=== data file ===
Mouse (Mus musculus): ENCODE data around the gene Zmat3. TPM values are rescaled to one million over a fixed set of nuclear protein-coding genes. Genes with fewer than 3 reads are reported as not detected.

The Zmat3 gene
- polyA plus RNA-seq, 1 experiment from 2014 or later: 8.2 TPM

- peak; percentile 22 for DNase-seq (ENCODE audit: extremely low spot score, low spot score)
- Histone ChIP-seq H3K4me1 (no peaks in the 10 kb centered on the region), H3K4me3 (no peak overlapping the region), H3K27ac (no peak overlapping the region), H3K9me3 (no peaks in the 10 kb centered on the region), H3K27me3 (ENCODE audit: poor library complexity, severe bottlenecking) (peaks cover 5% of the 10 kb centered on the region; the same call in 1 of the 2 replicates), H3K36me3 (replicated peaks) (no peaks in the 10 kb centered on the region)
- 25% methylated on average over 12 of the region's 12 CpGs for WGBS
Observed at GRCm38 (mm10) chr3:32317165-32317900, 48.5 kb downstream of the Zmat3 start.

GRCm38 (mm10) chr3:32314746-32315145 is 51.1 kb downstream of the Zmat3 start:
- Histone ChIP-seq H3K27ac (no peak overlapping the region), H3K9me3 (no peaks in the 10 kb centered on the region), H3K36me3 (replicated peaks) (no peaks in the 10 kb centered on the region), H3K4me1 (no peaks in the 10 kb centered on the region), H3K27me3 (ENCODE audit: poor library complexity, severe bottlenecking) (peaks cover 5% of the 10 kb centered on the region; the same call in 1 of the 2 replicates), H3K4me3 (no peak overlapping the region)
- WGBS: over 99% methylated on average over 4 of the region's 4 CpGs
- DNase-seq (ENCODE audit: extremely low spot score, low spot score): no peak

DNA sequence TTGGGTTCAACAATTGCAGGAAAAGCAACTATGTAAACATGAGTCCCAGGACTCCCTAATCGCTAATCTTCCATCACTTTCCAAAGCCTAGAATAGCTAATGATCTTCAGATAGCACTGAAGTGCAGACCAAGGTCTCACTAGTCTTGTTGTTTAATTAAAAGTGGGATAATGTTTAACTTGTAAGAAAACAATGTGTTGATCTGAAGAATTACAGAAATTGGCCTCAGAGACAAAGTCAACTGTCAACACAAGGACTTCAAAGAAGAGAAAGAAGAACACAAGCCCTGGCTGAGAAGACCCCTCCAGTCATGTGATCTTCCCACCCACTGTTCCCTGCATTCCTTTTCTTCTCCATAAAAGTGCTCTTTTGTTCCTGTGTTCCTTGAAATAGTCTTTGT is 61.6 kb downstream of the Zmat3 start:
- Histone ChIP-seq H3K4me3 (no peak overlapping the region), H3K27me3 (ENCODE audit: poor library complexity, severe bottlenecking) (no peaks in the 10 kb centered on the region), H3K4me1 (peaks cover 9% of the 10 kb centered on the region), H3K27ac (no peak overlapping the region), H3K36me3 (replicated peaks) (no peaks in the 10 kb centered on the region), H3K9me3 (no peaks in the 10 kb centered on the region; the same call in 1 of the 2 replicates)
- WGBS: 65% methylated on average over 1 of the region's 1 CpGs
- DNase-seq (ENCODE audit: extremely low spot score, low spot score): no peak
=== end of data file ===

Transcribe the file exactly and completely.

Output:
Mouse (Mus musculus): ENCODE data around the gene Zmat3. TPM values are rescaled to one million over a fixed set of nuclear protein-coding genes. Genes with fewer than 3 reads are reported as not detected.

The Zmat3 gene
- polyA plus RNA-seq, 1 experiment from 2014 or later: 8.2 TPM

- peak; percentile 22 for DNase-seq (ENCODE audit: extremely low spot score, low spot score)
- Histone ChIP-seq H3K4me1 (no peaks in the 10 kb centered on the region), H3K4me3 (no peak overlapping the region), H3K27ac (no peak overlapping the region), H3K9me3 (no peaks in the 10 kb centered on the region), H3K27me3 (ENCODE audit: poor library complexity, severe bottlenecking) (peaks cover 5% of the 10 kb centered on the region; the same call in 1 of the 2 replicates), H3K36me3 (replicated peaks) (no peaks in the 10 kb centered on the region)
- 25% methylated on average over 12 of the region's 12 CpGs for WGBS
Observed at GRCm38 (mm10) chr3:32317165-32317900, 48.5 kb downstream of the Zmat3 start.

GRCm38 (mm10) chr3:32314746-32315145 is 51.1 kb downstream of the Zmat3 start:
- Histone ChIP-seq H3K27ac (no peak overlapping the region), H3K9me3 (no peaks in the 10 kb centered on the region), H3K36me3 (replicated peaks) (no peaks in the 10 kb centered on the region), H3K4me1 (no peaks in the 10 kb centered on the region), H3K27me3 (ENCODE audit: poor library complexity, severe bottlenecking) (peaks cover 5% of the 10 kb centered on the region; the same call in 1 of the 2 replicates), H3K4me3 (no peak overlapping the region)
- WGBS: over 99% methylated on average over 4 of the region's 4 CpGs
- DNase-seq (ENCODE audit: extremely low spot score, low spot score): no peak

DNA sequence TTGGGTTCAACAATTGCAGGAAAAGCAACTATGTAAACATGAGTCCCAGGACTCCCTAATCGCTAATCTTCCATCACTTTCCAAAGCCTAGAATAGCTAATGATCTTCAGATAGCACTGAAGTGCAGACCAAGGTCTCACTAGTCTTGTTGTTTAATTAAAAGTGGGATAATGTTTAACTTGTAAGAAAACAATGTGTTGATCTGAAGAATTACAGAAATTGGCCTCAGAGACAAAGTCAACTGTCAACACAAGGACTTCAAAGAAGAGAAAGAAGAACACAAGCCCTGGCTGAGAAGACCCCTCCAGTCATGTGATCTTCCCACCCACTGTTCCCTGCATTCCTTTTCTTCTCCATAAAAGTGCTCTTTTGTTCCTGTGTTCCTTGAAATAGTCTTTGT is 61.6 kb downstream of the Zmat3 start:
- Histone ChIP-seq H3K4me3 (no peak overlapping the region), H3K27me3 (ENCODE audit: poor library complexity, severe bottlenecking) (no peaks in the 10 kb centered on the region), H3K4me1 (peaks cover 9% of the 10 kb centered on the region), H3K27ac (no peak overlapping the region), H3K36me3 (replicated peaks) (no peaks in the 10 kb centered on the region), H3K9me3 (no peaks in the 10 kb centered on the region; the same call in 1 of the 2 replicates)
- WGBS: 65% methylated on average over 1 of the region's 1 CpGs
- DNase-seq (ENCODE audit: extremely low spot score, low spot score): no peak